Friday, July 3, 2009

Africa begins turning Europe Green

I have been waiting for this:

Twenty blue chip German companies are pooling their resources with the aim of harnessing solar power in the deserts of north Africa and transporting the clean electricity to Europe.

The businesses, which include some of the biggest names in European energy, finance and manufacturing, will form a consortium next month. If successful, the highly ambitious plan could see Europe fuelled by solar energy within a decade (link to news story).

This is an important project that may turn out with similar risks as buying gas from Russia, it may reduce Europe's security of supply rather than boost it. And in some ways importing primary electricity from so far away may threaten the ability for Europe to handle its peak load.

I don't want to be a party crasher on this, and I'm not even going to talk about the technical requirements for the project, but my assessment comes out of my research into Europe's energy security of supply. But I hope I'm wrong here, or at least there are ways to mitigate the risks involved.

The main risk that is inherit in this project is the production and transfer of electricity from outside the EU and through some politically or potentially politically unstable countries. It is reported that Morocco, Libya and Algeria will be used as production sites. First, will the electricity go around through the planned North Africa/Mediterranean electricity grid or will it go under the Mediterranean? Now what is interesting the consortium is being lead by Munich Re, a reinsurer. Therefore, you would think that the risk premium attached to this project would be low - or at least it is certainly being taken into account in the price of €400 billion. And interestingly enough, the company says it is taking this step because of the mounting cost of global warming. Therefore you have the convergence of two risk premiums coming together, with the distant energy source having a lower rating. This may become a case of low risk premiums being priced into the price of electricity UNTIL the electricity is turned off, then it increases. Think oil and gas -oil the risk premium fluctuates daily, while gas only changes when it is turned off.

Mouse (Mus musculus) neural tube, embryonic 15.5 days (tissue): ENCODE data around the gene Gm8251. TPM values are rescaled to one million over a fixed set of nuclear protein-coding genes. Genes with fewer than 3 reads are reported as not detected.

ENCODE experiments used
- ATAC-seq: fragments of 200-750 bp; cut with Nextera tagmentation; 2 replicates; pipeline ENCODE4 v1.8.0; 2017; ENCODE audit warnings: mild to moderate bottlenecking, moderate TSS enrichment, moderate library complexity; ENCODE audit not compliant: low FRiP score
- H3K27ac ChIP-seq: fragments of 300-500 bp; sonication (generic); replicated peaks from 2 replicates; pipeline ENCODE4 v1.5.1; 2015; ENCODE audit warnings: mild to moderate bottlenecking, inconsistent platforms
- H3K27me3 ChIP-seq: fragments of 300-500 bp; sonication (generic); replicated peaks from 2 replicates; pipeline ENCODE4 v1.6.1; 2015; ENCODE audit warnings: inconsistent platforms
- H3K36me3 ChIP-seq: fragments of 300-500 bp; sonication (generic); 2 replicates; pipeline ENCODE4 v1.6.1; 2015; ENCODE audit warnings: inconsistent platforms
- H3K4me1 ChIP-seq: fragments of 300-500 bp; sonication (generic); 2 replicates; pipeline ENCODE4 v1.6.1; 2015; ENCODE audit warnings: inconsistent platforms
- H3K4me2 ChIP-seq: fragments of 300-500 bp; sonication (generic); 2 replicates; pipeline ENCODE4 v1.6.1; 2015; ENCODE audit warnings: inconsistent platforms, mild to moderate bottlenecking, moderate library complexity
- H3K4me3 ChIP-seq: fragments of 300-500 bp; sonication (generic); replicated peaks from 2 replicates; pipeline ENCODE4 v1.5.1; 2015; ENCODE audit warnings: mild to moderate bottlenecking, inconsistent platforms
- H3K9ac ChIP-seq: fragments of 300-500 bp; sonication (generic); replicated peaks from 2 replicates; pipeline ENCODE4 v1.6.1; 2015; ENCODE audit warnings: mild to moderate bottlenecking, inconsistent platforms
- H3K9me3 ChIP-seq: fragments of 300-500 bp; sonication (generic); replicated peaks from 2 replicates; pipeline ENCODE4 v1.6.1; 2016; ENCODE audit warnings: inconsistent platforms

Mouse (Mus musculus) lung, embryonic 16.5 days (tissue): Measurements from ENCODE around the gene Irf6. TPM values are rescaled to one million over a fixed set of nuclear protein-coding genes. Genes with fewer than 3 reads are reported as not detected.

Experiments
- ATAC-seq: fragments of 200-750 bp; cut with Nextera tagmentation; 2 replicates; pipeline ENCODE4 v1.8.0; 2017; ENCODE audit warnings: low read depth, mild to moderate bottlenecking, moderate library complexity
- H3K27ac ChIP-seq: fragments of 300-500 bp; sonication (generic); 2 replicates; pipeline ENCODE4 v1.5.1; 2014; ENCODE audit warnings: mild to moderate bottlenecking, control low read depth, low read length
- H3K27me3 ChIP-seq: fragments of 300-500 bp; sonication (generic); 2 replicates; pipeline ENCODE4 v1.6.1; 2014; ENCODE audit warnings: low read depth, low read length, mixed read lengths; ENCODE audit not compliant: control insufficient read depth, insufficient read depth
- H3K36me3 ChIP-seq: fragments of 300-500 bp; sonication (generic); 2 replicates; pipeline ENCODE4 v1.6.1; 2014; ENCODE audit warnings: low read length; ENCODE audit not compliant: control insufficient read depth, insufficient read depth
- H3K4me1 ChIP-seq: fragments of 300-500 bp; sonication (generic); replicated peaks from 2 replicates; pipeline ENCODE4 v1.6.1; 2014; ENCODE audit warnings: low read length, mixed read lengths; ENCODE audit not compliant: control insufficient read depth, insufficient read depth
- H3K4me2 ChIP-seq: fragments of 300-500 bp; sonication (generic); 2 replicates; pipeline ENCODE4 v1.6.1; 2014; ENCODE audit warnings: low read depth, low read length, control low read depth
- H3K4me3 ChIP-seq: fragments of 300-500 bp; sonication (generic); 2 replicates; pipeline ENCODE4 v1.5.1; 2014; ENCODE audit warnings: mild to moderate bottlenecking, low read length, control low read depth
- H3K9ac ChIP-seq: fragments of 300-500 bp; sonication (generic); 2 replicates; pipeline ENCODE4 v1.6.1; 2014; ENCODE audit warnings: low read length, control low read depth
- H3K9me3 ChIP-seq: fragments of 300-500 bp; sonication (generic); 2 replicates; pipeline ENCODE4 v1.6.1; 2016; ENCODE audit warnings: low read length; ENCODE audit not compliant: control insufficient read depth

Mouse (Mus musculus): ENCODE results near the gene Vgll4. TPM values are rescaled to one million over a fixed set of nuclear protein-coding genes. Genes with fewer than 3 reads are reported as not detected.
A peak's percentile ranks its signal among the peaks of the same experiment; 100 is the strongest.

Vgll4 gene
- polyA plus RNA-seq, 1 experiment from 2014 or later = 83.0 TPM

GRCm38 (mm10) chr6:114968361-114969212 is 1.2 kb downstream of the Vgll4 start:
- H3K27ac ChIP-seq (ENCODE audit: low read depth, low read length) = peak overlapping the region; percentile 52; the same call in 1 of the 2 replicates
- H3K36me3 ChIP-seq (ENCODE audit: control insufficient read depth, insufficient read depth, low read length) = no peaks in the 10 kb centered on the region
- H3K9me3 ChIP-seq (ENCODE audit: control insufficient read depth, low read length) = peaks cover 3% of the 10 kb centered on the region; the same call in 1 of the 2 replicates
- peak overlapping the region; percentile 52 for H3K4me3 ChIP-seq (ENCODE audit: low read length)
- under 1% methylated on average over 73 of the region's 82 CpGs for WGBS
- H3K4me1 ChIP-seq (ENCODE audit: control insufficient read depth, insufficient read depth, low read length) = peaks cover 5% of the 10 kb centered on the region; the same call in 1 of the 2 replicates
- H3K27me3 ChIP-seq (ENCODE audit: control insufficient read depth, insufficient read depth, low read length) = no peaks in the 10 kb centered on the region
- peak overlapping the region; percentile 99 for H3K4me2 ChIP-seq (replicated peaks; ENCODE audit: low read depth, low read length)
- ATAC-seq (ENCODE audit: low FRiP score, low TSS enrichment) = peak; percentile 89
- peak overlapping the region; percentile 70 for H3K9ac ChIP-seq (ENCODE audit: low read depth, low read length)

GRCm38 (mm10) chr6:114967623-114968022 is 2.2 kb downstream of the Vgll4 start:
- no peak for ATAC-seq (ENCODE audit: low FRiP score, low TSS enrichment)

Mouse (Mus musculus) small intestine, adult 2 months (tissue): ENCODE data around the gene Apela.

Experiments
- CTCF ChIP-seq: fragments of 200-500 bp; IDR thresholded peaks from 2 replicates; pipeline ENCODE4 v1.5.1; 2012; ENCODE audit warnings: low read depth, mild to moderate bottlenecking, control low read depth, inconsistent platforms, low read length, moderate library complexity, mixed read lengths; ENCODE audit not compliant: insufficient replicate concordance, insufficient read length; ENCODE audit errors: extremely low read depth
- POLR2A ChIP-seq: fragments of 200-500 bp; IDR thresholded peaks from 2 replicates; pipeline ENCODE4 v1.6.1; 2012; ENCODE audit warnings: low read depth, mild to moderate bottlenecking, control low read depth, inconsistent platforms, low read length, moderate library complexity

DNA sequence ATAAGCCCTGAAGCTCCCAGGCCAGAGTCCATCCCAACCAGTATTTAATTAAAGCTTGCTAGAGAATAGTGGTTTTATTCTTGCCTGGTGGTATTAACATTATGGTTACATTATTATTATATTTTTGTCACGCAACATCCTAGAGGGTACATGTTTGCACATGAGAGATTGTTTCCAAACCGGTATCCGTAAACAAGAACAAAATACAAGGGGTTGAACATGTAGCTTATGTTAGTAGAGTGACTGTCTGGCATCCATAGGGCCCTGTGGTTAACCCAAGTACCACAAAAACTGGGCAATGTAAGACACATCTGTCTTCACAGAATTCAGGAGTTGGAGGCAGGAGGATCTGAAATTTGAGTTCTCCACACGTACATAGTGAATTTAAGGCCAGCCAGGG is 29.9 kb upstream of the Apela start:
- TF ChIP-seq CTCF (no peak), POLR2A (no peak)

The projection of the project is that this can provide 15% of Europe's electricity requirements. This is certainly a sizable amount, but what must be asked is what percentage will need to be kept in reserve in case some or all of this electricity is turned off? Just as gas storage is seen as a way to buffer against supply disruptions, so to does electricity that is being used daily from North Africa need to have some type of reserve requirement.

This very project of importing solar electricity from North Africa is actually part of a question I'm currently asking people for a project. Most have said, yes it would be a good thing to bring more green energy into the electricity mix, but most have express reservation based on the security of supply. They equate it to importing gas from Russia. It should work great when it does work, but prepare for those rainy days which even the Sahara receives.